Express | Opinion
August 25, 2016 at 6:01 AM
When I arrived at Georgetown Cupcake for the first of what would be three visits in two weeks, I was immediately disappointed. Where was the famous line? Since the bakery opened in 2008, I'd been reading about lines that wrapped around the block, obstructing traffic and drawing hecklers. People reportedly queued up in snow, rain and punishing heat. On a hot summer day in 2010, one woman even passed out — and then refused medical attention for fear of losing her place in line.
Local cupcake lovers, I bring you good news: Most of the time, you can now get your Georgetown Cupcake fix in about as much time as it takes to get a Starbucks coffee. (Still too long for you? Preorder online the day before and skip the wait, or try the Bethesda store.) Even during peak demand, at 6 p.m. last Saturday, I waited less than 30 minutes.
And yet, the myth of the epic Georgetown Cupcake line persists — perhaps because the M Street store is so small that any more than a few customers at a time causes a line to form outside. When I was in what turned out to be a 10-minute queue on a recent Friday afternoon, one woman shouted at us from her car, "Is it worth the wait?" That prompted a chorus of simultaneous, contradictory answers: "No," said a middle-aged man in a Hard Rock Cafe T-shirt. "We don't know yet," replied a young woman in an Army uniform. "Yes!" exclaimed an athletic-looking mom with two kids in tow.
The mom must have been answering on behalf of her kids, because she bought only two cupcakes when she reached the front of the line. "Are you all sharing?" I asked. "No, I don't really like sweets," she replied. Later, when she was taking a photo of her kids with their cupcakes, I asked if she wanted to get in the picture herself. "No!" she exclaimed, apparently unwilling even to be pictured with that many calories. "Thanks, though," she tacked on.
After cupcake eating, picture taking is the second-most popular activity at Georgetown Cupcake. That's because the store was at the center of a reality series called "DC Cupcakes" that ran on TLC from 2010 to 2013. The bakery has helpfully hung giant pink promotional signs in the windows for people to pose with, though details about the show have been covered up. The signs now read "DC cupcake All New #cupcakecam on TLC." That hashtag refers to a website where people can watch the cupcakes being made and packaged live.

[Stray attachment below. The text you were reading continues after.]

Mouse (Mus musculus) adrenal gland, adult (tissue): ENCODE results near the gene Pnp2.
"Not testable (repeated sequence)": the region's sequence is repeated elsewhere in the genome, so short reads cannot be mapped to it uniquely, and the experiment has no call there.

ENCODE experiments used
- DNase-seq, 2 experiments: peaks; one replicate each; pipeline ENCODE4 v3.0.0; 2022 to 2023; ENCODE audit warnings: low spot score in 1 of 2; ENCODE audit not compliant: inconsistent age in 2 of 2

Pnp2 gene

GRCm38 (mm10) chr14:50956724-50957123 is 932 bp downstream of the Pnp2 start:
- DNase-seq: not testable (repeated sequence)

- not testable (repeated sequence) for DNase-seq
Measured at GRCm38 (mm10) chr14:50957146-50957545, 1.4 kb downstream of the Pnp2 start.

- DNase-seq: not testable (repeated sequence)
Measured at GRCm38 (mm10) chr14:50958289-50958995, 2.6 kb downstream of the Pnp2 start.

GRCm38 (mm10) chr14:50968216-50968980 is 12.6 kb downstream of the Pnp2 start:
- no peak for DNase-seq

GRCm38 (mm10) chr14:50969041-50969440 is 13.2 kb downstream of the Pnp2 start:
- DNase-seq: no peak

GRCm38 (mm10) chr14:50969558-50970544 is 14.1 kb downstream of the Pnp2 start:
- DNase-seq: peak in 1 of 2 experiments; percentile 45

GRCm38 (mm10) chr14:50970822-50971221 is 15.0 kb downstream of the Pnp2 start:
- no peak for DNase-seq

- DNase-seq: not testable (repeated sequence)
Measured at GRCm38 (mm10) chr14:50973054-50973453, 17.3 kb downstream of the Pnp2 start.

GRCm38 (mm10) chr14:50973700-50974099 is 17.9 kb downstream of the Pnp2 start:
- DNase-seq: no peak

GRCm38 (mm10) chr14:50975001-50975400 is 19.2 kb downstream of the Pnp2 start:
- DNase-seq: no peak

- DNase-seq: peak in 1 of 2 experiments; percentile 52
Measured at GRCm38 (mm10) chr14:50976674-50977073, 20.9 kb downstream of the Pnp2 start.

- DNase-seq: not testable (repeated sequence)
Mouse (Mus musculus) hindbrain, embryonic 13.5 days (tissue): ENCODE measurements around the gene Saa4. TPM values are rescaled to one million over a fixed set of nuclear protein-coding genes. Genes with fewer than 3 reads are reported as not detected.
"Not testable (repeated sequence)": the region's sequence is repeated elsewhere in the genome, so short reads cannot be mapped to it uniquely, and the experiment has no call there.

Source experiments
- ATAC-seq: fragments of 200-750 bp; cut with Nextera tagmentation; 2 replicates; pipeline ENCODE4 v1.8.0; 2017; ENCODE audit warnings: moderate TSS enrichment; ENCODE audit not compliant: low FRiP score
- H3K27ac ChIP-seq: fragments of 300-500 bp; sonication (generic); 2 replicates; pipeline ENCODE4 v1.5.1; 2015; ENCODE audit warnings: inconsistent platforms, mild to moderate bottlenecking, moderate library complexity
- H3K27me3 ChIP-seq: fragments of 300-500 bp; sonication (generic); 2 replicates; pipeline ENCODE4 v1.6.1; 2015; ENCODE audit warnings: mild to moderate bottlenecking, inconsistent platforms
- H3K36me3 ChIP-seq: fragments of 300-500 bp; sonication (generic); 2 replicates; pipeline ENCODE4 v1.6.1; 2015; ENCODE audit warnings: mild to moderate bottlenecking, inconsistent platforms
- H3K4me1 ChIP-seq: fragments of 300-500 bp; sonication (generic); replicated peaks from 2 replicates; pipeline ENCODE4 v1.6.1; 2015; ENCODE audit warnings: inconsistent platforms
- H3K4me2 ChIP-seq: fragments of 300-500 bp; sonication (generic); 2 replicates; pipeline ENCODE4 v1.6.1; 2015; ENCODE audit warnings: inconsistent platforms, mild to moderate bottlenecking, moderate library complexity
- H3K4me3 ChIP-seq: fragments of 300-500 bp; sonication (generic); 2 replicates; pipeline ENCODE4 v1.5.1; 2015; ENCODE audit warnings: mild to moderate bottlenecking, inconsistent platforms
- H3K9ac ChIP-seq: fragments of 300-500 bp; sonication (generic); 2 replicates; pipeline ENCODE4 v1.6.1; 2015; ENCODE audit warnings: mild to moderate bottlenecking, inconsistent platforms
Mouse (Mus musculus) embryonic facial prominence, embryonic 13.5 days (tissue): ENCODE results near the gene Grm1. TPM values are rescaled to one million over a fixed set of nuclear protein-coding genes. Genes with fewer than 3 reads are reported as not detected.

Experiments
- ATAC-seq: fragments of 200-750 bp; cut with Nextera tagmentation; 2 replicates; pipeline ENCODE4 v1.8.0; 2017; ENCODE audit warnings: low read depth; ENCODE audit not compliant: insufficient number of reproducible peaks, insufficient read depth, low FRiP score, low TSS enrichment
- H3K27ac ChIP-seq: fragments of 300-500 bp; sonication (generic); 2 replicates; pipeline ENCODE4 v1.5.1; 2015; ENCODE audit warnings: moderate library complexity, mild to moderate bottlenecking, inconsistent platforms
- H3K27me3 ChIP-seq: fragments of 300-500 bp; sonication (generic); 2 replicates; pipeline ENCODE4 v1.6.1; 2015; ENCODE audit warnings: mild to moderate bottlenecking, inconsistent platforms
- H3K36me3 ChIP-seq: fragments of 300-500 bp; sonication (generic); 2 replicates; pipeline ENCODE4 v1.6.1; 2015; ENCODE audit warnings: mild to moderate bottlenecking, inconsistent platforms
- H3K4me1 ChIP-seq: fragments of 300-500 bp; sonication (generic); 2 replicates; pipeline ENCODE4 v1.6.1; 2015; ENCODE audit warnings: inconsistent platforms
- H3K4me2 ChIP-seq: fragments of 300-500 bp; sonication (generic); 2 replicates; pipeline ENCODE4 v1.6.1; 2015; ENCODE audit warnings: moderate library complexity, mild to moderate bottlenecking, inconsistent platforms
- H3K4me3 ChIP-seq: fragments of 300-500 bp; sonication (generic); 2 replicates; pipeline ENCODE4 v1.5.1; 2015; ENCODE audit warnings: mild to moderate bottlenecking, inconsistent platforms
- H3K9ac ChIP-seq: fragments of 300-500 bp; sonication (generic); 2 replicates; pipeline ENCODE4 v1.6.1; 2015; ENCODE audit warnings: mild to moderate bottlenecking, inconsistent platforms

The old signs, and perhaps the store itself, are relics from a time when cupcakes were trending, spurring think pieces on the deeper meaning of the sweets. Were we craving cupcakes as a return to the simplicity of childhood? Or did they represent a single serving of sadness, the pastry equivalent of bowling alone?
Whatever the reason for the cupcake bubble, it seems to be over, and the pastry trends that have followed — Cronuts, doughnuts, macarons — never really took off. So now that the hype's subsided, how do the cupcakes at Georgetown Cupcake hold up?
In my opinion, they are definitely worth a 13-minute wait (my average across the three trips). I tried many flavors, and they were all good — except the banana-pineapple, which tasted like fruitcake mated with overly sweet banana bread. The best flavors I tried were the chocolate ganache, peanut butter fudge and butterscotch waffle cone cupcakes. These were all moist, flavorful and rich without being dense. I also enjoyed the Key lime cupcake, which had a nice tart edge to it.
What I don't recommend is buying a dozen cupcakes and eating most of them yourself, which is what I did Saturday. In my defense, I brought them to a party to share, but it turned out to be a party of health nuts. Carrot sticks were snarfed up, the cupcakes went mostly untouched, and I felt compelled to pick up the slack. This led, predictably, to much moaning and stomach-clutching later that night. So while Georgetown Cupcake has proven the lasting power of single-serving cakelets, I think the party's over for me. At least for a little while.
More D.C. adventures with the Staycationer